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tv   Morning Joe  MSNBC  February 12, 2016 3:00am-6:01am PST

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>> especially with health care. this is not about math, this is about people's lives. >> secretary clinton has been going around the country saying bernie sanders wants to dismantle the affordable care act. we're not going to dismantle everything. >> every progressive economist says the numbers don't add up. that's a promise that cannot be kept. >> that is inaccurate. i don't know what economist secretary clinton is talking to. >> i believe i can get the money that i need by taxing the
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wealthy. once i'm in the white house, we will have enough political capital to be able to do that. >> secretary clinton, you're not in the white house yet. >> well, i know journalists have asked who you do listen to on foreign policy and we yet to know who that is. >> well, it ain't henry kissinger, that's for sure. >> that's fine. that's fine. the democrats bringing their a games again. it's friday, february 12, welcome to "morning joe." what a week. kind of a long one. >> it's still going. >> not complaining. fun, amazing. with us on set, former communications director for president george w. bush, nicolle wallace. former treasury official and "morning joe" economic analyst steve rattner. also with us from washington, pulitzer prize winning columnist in and associate editor of the "washington post" and msnbc political analyst eugene robinson and in milwaukee, wisconsin, managing editor of bloomberg politics, mark halperin. i'm begging joe to take the day off but i think he's going to come in because i'm off monday. we're both absolutely exhausted. a couple side notes to get to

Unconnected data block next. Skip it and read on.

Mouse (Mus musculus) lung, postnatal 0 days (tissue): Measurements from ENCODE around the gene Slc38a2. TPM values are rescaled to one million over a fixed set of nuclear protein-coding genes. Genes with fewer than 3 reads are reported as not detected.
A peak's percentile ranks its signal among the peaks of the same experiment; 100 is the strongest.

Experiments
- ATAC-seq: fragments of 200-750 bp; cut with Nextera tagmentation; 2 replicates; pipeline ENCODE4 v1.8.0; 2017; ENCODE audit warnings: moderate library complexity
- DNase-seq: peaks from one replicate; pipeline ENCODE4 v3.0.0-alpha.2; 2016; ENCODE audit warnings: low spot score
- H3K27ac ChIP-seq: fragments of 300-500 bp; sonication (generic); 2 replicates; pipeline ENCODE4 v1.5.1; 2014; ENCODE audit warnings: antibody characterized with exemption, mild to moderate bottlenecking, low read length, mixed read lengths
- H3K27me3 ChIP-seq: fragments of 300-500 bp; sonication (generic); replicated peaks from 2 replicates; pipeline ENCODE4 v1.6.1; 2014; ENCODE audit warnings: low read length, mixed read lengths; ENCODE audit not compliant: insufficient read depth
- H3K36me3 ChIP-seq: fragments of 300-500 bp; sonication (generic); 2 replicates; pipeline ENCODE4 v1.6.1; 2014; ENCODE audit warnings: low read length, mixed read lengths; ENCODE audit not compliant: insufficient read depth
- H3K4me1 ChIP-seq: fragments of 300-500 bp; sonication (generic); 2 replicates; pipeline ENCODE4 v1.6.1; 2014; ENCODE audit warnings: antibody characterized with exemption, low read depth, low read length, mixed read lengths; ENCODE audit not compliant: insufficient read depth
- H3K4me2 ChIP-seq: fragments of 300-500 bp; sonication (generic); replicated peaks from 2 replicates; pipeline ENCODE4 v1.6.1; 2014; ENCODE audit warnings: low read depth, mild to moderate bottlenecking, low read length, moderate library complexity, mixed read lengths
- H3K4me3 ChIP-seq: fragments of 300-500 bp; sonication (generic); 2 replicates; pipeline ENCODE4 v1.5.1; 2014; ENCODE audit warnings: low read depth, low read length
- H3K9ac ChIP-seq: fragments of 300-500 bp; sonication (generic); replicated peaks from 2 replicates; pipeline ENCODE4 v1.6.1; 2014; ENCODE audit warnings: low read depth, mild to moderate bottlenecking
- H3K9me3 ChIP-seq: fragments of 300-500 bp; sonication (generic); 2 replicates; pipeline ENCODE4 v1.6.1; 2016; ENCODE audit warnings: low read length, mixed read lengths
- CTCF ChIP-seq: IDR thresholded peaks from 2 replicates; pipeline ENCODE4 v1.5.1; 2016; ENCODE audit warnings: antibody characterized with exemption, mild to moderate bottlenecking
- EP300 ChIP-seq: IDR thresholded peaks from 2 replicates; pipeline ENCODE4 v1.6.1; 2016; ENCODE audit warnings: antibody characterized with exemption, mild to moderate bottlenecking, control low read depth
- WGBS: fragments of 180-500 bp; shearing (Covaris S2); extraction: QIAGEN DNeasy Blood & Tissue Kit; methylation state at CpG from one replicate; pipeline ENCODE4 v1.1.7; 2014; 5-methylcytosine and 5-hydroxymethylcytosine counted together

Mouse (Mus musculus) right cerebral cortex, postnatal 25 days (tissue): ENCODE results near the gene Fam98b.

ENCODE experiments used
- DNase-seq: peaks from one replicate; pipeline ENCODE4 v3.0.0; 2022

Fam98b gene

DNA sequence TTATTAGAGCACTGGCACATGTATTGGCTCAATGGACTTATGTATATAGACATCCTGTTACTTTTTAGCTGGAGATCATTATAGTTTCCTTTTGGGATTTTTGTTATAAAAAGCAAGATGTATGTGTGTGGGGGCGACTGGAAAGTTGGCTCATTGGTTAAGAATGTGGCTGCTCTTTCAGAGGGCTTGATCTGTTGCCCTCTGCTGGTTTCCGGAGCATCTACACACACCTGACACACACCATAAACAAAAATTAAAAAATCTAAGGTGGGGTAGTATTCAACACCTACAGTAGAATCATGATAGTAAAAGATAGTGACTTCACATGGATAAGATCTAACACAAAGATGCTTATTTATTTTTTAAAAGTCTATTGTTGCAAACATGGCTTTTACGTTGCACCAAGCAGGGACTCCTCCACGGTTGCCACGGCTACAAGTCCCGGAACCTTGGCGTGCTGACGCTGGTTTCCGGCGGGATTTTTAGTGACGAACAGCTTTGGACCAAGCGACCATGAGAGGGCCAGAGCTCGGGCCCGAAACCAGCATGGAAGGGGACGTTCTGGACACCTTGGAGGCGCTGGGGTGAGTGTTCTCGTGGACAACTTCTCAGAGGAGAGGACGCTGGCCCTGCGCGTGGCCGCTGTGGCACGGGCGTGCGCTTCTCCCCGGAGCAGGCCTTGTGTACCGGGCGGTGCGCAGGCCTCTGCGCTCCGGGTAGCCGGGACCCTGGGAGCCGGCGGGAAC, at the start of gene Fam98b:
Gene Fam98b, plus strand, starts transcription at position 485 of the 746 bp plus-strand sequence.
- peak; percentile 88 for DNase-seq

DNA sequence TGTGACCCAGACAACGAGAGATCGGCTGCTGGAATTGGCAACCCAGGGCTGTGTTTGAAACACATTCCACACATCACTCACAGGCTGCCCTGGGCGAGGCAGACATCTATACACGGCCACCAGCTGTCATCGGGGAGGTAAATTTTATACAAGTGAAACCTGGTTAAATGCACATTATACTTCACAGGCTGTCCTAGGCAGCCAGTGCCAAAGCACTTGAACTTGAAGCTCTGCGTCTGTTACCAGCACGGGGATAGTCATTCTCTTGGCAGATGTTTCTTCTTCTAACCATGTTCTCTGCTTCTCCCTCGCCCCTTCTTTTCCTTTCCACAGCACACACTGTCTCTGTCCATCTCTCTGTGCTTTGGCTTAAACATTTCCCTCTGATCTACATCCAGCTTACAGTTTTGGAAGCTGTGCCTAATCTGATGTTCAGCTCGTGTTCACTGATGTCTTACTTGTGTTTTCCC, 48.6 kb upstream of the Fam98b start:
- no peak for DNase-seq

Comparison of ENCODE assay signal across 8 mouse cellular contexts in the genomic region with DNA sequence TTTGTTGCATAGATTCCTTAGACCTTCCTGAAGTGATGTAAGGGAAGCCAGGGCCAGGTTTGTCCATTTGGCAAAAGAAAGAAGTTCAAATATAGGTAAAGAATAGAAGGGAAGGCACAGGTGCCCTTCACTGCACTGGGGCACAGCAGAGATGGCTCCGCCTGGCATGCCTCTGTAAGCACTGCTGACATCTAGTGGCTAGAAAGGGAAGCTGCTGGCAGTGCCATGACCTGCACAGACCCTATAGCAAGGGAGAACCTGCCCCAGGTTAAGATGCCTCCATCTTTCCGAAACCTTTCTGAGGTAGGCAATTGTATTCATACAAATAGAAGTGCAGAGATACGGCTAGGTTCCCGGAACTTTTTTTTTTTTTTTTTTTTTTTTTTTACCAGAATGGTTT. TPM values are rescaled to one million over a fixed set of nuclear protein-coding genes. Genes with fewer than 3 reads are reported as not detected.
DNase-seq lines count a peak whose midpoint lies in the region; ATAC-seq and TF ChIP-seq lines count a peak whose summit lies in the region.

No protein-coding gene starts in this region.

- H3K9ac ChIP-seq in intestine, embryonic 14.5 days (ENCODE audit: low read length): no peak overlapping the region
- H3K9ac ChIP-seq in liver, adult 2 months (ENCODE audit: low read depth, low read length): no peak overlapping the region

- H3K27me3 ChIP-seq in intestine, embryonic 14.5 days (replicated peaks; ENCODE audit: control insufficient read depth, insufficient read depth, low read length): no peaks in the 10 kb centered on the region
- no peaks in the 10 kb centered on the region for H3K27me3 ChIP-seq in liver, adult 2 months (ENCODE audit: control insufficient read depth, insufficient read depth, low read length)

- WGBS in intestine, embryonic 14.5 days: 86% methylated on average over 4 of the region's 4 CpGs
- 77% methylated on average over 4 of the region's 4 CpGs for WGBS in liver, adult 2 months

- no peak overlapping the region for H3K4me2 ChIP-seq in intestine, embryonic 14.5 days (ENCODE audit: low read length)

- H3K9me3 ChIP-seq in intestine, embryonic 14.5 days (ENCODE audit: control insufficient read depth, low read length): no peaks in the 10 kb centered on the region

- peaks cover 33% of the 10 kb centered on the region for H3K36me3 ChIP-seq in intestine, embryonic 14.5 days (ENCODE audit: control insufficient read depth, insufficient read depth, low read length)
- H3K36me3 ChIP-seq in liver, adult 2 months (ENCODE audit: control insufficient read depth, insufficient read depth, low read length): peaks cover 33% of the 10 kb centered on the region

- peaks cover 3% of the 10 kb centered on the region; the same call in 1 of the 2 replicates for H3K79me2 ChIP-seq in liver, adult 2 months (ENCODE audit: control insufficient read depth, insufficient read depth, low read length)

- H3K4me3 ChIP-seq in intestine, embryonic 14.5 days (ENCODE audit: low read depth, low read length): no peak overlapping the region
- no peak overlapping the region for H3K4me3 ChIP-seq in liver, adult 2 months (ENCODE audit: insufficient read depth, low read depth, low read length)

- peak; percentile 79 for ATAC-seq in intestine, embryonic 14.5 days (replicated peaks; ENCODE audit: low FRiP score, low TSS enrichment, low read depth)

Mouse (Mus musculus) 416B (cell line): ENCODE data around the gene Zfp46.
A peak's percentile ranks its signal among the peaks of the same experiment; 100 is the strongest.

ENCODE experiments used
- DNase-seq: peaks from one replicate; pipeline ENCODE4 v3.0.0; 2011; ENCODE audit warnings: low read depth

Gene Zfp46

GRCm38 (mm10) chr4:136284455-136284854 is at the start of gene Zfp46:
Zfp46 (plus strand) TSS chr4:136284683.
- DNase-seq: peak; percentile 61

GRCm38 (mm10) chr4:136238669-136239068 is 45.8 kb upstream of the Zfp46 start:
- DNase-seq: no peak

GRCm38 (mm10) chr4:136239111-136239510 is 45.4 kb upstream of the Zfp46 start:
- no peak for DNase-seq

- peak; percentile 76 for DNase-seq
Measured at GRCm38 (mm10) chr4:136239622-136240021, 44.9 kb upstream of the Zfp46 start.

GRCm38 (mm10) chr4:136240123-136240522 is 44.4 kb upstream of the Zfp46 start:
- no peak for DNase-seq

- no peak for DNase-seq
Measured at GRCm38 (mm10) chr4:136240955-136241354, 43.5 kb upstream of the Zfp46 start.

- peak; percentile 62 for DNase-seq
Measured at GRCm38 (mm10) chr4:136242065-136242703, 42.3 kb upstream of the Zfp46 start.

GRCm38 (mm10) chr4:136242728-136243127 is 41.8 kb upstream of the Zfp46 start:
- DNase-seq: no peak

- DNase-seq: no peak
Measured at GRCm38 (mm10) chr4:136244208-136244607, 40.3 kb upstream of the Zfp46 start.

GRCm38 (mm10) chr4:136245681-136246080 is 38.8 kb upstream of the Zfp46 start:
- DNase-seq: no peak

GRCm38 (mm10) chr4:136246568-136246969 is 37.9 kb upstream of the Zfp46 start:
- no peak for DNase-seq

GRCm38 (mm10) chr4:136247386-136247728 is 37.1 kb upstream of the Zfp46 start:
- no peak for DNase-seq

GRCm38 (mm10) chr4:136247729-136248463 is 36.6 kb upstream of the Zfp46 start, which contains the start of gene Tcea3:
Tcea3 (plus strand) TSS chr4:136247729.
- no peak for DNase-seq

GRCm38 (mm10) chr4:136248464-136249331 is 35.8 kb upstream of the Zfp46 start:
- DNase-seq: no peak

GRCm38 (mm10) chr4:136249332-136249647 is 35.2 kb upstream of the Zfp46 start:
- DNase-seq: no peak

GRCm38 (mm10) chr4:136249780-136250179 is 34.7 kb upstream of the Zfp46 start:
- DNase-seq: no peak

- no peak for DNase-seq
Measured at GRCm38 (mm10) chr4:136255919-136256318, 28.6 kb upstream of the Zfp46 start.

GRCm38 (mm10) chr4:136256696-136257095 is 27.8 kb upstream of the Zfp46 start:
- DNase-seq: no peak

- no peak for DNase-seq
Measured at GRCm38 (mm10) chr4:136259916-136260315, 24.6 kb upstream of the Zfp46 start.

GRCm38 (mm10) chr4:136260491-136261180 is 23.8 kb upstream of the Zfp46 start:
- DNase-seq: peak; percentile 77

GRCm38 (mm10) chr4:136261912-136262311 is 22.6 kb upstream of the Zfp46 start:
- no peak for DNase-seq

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before we get to the debate. not sure they're equally as important. trump signed a baby. did you see this? actually signed the baby. there's the baby with the spiky hair. >> what does that mean "signed the baby"? >> i don't know, willie, when you look at this -- >> oh, my god. >> is that a trump baby. >> look at the hair on the baby. that's a trump baby. >> you have to get that tattooed, that's what you do. >> i'd love to sign your baby. you're not going to want to wash that forehead, you hear me? >> roik rickey bobby. >> there you go. he had a massive crowd in baton rouge last night. we'll get to his speech later. also steve rattner, we're going to talk about that more, the markets, what's going on, turmoil. >> sure, the markets are in turmoil because economies are in turmoil. you have china decelerating very rapidly, you have relatively slow growth going on in the u.s.